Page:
“More than the voices of great waters and more than the mightiest breakers of the sea, is the Lord mighty on high (Psalms 93:4).” I can’t think of a more powerful natural creation than the ocean. The breadth and depth of the water are unknown, and the boundlessness of the ocean is an awesome, inspiring display of the beauty of creation. With secrets beneath the surface, and waves both gently lolling to shore and powerfully crashing down, it’s an amazing metaphor for God’s caring and passionate nature. It can be good or bad depending on how one sees it, just like God’s presence. God, of course, is beyond the sea, but the measurelessness of it definitely alludes to something divine.
Today’s psalm is one that I know very well. It’s the psalm for Shabbat, one that I’ve heard and said countless times on Friday nights, and Saturday mornings, and have studied during classes on the Kabbalat Shabbat service, one of my favorite ones. I love the melodies that people use for this psalm, so it’s interesting to look at the English translations of the Hebrew words I’m so familiar with.
“The righteous one flourishes like the palm; as a cedar in Lebanon he grows. Planted in the house of the Lord, in the courts of our God they will flourish (Psalms 92:13-14).” It’s when we’re in God’s presence that we flourish the most, when we’re grounded – literally – is when we shine. Shabbat has always provided me with that grounding. It’s a way to mark the rhythm of the weeks, to create meaningful, mindful space on a constant cycle. I believe that people are at their best when they have a strong foundation which anchors them, while providing them with room to grow. My Jewish identity and the family that champions it is what provides me with that, and my greatest wish is that everyone finds their own place and passion to flourish.
This chapter is all about being protected by God. “For He will command His angels on your behalf to guard you in all your ways (Psalms 91:11).” For years, I’ve been fascinated by the idea of angels in Judaism. I think it started out as a bit of a FOMO situation – I loved the idea of angels, and assumed, since I mainly knew about them from Christian art, that they were an exclusively Christian thing, and therefore not ours. But when I started reading – that’s how nerds deal with disappointment – I found that Judaism has its own rich tradition of angels and protection. One of my favorite concepts on this subject is the idea that everything, down to every single blade of grass, has its own angel, whispering for it to grow. We all need our own angels, however we believe they manifest, in order to encourage us, protect us, and inspire us. Where do you find your angels?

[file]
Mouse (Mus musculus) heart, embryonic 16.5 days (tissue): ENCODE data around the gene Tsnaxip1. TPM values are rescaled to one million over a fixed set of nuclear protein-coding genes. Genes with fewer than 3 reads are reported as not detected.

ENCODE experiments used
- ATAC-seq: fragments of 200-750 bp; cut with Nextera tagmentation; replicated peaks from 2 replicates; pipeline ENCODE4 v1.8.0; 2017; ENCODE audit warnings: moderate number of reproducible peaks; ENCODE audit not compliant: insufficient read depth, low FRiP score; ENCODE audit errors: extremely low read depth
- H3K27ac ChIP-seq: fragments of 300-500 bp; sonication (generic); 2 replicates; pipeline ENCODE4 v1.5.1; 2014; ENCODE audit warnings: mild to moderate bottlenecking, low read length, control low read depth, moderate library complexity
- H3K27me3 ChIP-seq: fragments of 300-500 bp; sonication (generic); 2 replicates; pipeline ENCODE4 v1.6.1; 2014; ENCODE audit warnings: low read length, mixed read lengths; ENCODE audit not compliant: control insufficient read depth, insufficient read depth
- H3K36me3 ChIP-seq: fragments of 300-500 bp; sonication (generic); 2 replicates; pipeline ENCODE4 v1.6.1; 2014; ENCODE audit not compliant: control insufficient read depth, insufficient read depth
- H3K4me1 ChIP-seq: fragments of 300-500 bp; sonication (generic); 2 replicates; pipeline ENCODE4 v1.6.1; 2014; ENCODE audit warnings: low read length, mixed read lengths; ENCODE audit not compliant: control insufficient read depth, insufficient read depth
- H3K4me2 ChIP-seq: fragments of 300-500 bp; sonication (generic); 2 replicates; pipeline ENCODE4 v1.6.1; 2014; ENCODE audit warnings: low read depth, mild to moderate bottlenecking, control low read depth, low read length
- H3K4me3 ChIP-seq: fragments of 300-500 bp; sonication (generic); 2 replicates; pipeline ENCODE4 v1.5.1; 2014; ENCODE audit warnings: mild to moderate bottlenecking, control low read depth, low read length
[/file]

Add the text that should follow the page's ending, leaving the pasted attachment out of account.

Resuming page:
“For a thousand years are in Your eyes like yesterday, which passed, and a watch in the night (Psalms 90:4).” While we humans don’t have the breadth of historical presence and understanding that God does, I love this verse, and what it says about time. I’m sure many of us know the same thing to be true: days may pass slowly, but then you look around, and another month, or year, or lifetime has gone by. We think that every stage of life is eternal, and sometimes (looking at you, middle school) it is, but then all of a sudden you wake up one day and it’s all in the past, for better or for worse.
“For I said, ‘Forever will it be built with kindness; as the heavens, with which You will establish Your faithfulness (Psalms 89:3).'” I was drawn to this verse because of the use of the verb built, which brought up for me images of walls and buildings and physical structures. Today, that’s even more resonant, because Prime Minister Netanyahu and his government have delivered a big ‘eff you’ to all non-Orthodox Jews by backpedaling on plans to finally provide a space for egalitarian prayer at the Western Wall (http://www.timesofisrael.com/netanyahu-to-millions-of-jews-we-dont-really-want-you/). I’ve never felt as emotionally connected to the kotel as I’ve wanted to be, and a huge part of that is because of the disempowering experience that I have every time I’m there. As a woman, I’m shoved to the side in a cordoned off area. I’m not permitted to pray in a way that suits me, whether it’s in a group, or out loud, or in a mixed-gender setting. So I enter into a space that’s already inhibiting to my spirit, and once I’m there, I have to cater to a standard that only applies to a minor subset of the global Jewish community, who for some reason have a monopoly on our holiest site. As much as I hate to stereotype, these haredi Jews behave on the whole selfishly and offensively. They look down on me and my Judaism, and now they’re claiming ownership and exclusivity of the place that we’re all supposed to connect with. I guess the concept of being built by kindness is a verse of Torah that’s been overlooked, and it breaks my heart.